Noumea Workshop – 18th to 24th October 2022

The first stakeholder workshop took place in New Caledonia in October 2022. Scientists and stakeholders from New Caledonia and Fiji worked actively on a common vision and sustainable and effective actions to collectively fight against the impacts of climate change on the ocean and livelihoods, in other words on ‘sustainability pathways’.

Actors concerned with marine heat waves, coastal erosion, seal level rise, ocean acidification and deoxygenation where invited based on their interest, viewpoints and action capacity.

Regional organizations, research institutes, universities, customary representatives, governments, provinces, municipalities, association of mayors, local structures and associations, all worked for three full days to co-construct an initial socio-environmental diagnosis, reflecting the shared priorities and concerns and laying the foundations for concrete research, monitoring and adaptation actions.


Opening Ceremony

The official opening took place at the Tjibaou Kanak cultural center with a welcoming custom. The PACPATH leadership team and then the student ambassadors had the opportunity to speak and welcome the guests and outline the outcomes we expected for the week. Stakeholders were asked to participate in an icebreaker activity, « Make the Grade, » where everyone was able to take on a role that was not their own. This made it easier to understand the different situations that other stakeholders might face.


The stakeholders started the structured co-design at the Pacific Community in a fully participatory model. They first identified the priority attributes, values and resources (what they valued) and how climate change threaten those— and pointed ou the concern about habitability and food security in relation to the aforementioned oceanic processes.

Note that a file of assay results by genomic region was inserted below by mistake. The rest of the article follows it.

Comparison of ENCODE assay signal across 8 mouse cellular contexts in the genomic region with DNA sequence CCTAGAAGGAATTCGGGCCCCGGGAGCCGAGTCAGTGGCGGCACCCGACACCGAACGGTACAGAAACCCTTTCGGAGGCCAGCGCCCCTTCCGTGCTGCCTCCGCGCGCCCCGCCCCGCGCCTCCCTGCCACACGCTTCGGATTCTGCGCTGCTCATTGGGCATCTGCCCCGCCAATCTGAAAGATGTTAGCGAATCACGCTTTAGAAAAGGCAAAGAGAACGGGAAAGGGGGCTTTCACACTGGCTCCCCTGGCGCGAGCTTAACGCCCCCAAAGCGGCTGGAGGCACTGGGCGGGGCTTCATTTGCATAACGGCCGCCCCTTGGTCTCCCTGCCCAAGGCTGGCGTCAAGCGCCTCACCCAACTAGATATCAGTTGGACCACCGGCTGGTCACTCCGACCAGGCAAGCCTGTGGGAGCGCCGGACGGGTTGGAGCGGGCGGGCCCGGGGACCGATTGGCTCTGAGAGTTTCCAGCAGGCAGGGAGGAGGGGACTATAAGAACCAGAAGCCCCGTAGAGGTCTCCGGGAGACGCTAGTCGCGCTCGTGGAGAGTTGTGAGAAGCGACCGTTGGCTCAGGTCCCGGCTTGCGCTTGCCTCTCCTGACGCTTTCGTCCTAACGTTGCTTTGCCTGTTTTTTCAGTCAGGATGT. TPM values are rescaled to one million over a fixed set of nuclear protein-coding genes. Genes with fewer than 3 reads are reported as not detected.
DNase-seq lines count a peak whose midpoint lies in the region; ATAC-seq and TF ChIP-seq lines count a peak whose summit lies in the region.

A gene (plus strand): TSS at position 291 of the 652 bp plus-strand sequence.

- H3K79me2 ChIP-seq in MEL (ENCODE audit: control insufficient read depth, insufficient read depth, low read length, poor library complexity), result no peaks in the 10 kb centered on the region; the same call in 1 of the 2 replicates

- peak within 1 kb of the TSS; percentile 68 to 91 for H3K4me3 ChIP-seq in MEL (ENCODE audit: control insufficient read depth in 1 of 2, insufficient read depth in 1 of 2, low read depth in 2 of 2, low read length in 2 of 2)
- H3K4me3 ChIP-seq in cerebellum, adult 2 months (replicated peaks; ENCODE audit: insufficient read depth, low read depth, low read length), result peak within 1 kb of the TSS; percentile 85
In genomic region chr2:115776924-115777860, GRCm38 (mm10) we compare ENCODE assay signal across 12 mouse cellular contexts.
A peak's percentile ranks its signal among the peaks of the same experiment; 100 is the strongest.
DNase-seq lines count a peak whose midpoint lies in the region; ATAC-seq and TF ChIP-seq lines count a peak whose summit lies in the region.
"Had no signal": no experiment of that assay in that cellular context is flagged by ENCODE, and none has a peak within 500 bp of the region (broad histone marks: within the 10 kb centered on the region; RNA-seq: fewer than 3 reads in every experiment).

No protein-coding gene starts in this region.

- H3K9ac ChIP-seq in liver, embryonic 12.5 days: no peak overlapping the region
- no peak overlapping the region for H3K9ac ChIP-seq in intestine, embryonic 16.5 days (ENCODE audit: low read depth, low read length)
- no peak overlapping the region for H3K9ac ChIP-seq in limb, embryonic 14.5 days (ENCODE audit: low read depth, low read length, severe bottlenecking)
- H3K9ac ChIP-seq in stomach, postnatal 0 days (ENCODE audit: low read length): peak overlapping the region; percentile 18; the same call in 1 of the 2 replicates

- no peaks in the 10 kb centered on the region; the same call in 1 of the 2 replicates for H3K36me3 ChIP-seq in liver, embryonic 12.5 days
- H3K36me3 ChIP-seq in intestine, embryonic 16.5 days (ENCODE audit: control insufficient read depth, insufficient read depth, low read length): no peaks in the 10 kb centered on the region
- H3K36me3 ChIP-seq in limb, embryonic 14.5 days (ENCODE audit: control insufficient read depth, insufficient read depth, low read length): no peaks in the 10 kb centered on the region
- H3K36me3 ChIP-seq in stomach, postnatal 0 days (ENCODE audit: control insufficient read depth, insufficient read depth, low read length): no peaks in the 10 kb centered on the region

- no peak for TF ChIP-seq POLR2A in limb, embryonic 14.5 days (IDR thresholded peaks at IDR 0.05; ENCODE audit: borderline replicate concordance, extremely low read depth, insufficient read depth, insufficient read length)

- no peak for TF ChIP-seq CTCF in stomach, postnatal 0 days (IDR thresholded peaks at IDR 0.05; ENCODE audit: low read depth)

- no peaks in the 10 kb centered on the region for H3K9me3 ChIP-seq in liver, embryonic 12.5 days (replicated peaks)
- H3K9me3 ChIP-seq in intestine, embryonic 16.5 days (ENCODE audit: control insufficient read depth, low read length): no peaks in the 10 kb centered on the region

Ocean warming, acidification and deoxygenation impact the coral-seagrass mangrove reef which in turn threatens fish availability (food security) and wave protection (erosion zone and habitability). Sea level rise, combined with other effects (waves generated by distant storms, local cyclones, coastal development) exacerbates coastal erosion and threatens habitability. From those, stakeholders co-constructed the draft socioenvironmental maps of New Caledonia and Fiji, pointing out areas of interest and areas where sustainability appeared to be threatened.

A concluding session allowed further inputs from private companies working on coastal management aspects. The workshop was followed by a writing retreat in the Northern Province to discuss the project perpectives based on the workshop results and appreciate local issues, with a mangrove replanting site to combat coastal erosion in Touho (Koe tribe and Hô-üt association), as well as a coastal erosion site that led to the relocation (Tiouandé tribe).

Contact Us

Alexandre Ganachaud, coordinator PACPATH
Oceanographer, UMR LEGOS
IRD Representation in New Caledonia.

687 76 87 70  / Signal-Viber  +33695591064
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